Friday, August 20, 2010

Falling in Love with Alphonso

I was sixteen before I ate a mango. We lived in Puerto Rico in a dilapidated old house with a big tree in the front yard. It bore fruit, which for Alaskan transplants was an act akin to a miracle. We gathered the large ovals, golden with a tinge of red-orange, as greedily as if we were hoarding treasure, and immediately ate them. They were appallingly juicy, tangy and sweet, with a vague taste of turpentine. The peel was tough and we had no idea that we weren't supposed to eat it. Perhaps that's where the turpentine flavor lurks, because I've never found it in a mango since.

In Thailand mangoes are as much a staple as rice. Green mango salad, or somtam, is unofficially the national dish and I have eaten a pick-up truck load of this since I first encountered it. It comes in different versions and different incendiary values. I've lain awake at night for hours with my hands on fire because I made the mistake of eating somtam and sticky rice with my fingers. On the other hand, I ordered it once at a street stall in Ubon Ratchatani and was given shredded mango and peanuts with no chili at all, out of deference for my delicate farang taste buds. I almost sent it back for firepower and then realized that the pure, clear flavor of the mango was like eating cold water.

Less frequently I indulge in mango and sticky rice with coconut cream--it's seasonal and rich and no doubt capable of clogging every artery in my body. I've discovered that if the mango is ripe enough, it is completely luscious without the coconut cream, since the sticky rice is already permeated with it.

I thought I was a mango connoisseur until I had lunch with my friend Amrit in Hong Kong. She ordered dishes I had never had before--I'm still haunted by the butter chicken, which has been unequaled by any place that has served it to me since--and for dessert she chose mangoes with vanilla ice cream. But these were no ordinary mangoes, the menu told us--they were Alphonso mangoes that glowed on our plates.

An ice cream fanatic, after my first taste of mango, I let the vanilla ice cream melt. Its coldness numbed the taste of the mango slices and that was very close to sacrilege. Every mouthful of the Alphonso was a little explosion of sweetness and juice, with a velvety texture that was like a caress. It was almost an act of public indecency to eat this anywhere but in private and I forced myself not to moan.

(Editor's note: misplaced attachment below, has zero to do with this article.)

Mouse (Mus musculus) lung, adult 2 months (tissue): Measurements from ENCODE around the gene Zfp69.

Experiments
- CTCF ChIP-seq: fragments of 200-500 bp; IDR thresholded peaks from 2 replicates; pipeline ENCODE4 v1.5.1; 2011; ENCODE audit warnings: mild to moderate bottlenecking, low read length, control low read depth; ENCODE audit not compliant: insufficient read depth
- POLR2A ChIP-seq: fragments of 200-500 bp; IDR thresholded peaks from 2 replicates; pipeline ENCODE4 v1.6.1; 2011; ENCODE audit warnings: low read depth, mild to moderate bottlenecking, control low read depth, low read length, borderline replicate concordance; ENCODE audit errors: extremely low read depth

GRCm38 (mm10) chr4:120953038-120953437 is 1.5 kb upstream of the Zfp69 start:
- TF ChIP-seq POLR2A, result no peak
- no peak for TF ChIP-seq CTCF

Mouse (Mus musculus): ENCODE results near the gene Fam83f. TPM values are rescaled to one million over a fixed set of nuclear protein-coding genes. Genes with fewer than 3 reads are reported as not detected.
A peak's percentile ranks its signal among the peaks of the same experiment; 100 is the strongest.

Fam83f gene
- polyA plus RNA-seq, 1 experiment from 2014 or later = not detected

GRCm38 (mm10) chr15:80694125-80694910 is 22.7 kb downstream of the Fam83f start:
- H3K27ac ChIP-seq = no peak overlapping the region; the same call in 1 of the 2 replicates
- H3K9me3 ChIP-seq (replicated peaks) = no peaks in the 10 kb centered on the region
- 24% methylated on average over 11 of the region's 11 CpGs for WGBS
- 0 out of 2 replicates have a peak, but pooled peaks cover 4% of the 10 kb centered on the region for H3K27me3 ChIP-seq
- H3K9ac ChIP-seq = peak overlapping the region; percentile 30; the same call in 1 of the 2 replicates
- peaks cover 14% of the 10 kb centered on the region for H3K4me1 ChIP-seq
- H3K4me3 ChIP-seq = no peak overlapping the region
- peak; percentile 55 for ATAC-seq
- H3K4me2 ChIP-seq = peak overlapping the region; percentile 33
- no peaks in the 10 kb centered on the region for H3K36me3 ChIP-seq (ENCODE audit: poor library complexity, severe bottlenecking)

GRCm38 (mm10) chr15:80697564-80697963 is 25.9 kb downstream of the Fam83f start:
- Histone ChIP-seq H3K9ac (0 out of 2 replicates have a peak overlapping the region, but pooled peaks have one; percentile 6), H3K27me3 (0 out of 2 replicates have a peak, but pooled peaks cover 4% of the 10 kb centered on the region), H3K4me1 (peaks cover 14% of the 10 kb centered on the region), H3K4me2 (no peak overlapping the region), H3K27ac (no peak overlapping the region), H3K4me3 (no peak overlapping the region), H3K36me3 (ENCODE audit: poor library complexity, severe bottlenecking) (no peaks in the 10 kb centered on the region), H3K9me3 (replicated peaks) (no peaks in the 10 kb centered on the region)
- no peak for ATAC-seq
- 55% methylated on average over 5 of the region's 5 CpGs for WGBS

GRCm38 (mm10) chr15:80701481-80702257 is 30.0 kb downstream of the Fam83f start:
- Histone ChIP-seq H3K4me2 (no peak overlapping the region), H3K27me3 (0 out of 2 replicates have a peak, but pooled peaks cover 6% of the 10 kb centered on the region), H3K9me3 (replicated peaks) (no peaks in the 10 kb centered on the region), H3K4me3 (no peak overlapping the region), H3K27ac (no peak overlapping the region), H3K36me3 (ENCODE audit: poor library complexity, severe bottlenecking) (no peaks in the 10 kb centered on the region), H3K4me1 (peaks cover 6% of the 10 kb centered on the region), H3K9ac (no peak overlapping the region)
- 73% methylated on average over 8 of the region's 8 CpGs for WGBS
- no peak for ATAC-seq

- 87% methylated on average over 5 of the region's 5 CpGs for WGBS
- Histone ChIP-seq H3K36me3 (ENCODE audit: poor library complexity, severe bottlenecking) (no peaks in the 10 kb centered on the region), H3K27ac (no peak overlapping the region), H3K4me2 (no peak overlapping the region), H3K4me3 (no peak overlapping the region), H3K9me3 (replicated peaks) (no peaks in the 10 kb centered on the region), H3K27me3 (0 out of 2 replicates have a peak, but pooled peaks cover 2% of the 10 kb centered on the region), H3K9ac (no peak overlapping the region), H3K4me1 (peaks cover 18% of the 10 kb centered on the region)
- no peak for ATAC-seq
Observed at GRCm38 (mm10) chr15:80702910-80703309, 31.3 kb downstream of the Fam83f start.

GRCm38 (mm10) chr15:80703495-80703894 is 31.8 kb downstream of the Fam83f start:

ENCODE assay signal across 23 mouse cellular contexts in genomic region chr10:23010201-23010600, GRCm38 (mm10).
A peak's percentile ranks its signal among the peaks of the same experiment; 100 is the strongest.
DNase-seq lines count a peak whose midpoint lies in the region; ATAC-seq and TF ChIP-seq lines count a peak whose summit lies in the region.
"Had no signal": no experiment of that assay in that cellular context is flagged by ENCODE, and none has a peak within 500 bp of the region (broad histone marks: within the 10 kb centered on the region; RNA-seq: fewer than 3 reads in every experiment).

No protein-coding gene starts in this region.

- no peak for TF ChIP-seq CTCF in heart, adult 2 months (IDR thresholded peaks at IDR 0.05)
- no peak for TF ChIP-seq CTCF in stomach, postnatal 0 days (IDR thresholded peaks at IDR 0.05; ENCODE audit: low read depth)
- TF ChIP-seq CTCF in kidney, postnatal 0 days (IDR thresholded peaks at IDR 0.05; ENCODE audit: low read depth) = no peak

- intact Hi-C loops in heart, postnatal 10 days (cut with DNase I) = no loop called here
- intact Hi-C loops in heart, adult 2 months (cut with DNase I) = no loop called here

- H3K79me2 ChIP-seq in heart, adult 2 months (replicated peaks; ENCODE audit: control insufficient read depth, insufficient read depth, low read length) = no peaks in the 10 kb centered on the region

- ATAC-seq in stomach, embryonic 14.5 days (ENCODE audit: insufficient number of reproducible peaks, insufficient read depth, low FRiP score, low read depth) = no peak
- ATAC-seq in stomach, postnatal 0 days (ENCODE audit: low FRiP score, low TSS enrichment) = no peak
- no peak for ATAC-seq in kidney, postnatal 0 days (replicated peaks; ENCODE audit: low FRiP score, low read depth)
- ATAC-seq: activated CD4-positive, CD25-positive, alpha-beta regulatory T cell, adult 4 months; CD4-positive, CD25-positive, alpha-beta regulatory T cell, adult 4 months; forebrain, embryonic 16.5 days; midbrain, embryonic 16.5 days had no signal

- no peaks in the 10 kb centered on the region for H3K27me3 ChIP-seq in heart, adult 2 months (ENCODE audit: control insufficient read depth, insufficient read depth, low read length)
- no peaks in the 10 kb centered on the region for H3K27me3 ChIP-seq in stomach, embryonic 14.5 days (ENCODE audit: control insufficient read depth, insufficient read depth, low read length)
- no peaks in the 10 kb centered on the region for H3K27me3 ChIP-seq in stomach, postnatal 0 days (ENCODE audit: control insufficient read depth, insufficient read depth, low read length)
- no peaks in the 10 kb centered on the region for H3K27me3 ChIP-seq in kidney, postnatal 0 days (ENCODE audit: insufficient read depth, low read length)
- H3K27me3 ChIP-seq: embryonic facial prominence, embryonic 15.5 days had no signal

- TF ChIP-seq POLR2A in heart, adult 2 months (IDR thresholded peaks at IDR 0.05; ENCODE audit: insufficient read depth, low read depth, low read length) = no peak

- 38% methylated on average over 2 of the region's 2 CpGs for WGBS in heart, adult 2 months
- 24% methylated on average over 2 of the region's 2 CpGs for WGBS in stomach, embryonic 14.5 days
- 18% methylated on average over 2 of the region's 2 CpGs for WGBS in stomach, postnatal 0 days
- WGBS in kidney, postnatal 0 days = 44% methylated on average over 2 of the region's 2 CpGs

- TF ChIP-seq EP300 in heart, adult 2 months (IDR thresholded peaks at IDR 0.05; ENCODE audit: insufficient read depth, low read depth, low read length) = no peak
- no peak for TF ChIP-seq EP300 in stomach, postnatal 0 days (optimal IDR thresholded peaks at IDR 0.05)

I am not moving to Penang just so I might be able to savor an Alphonso mango or two in the Indian section of Georgetown, but I certainly hope that I do. They are like Eve's apple--one bite and the world changes forever.


JD said...

yes, Yes, YES !! Alphonso mango - That's the one :p

Janet, are you really moving to Penang now? That's very exciting! I hope you find a WONDERFUL place to live, sunny, by the water, good price, on a quiet street, on a busy street, whatever it is you are looking for :p

JD said...

Then maybe you and bou and I can enjoy a happy hour sunset on a balcony somewhere in the not too distant future and when you have a time out moment from writing ;)

janet brown said...

Yes--let's plan on doing that--and eating crab pohpia on Gurney Drive and finding the best seafood place on the island--the kind of place on a beach where we can eat with our hands and get really messy and it won't matter.

janet brown said...

And as far as a place to live goes, I want light and space in the old part of Georgetown, with wifi and room for guests--not too much to ask, is it?

Kim said...

I love this post for 2 reasons. I didn't know you've lived in Puerto Rico. And it made my mouth water for mangoes.

janet brown said...

Hi Kim--
Yes our bond is we both were nomadic in our years with our parents--and after too.
Mangoes in the US are not right--not even the champagne mangoes from the Philippines.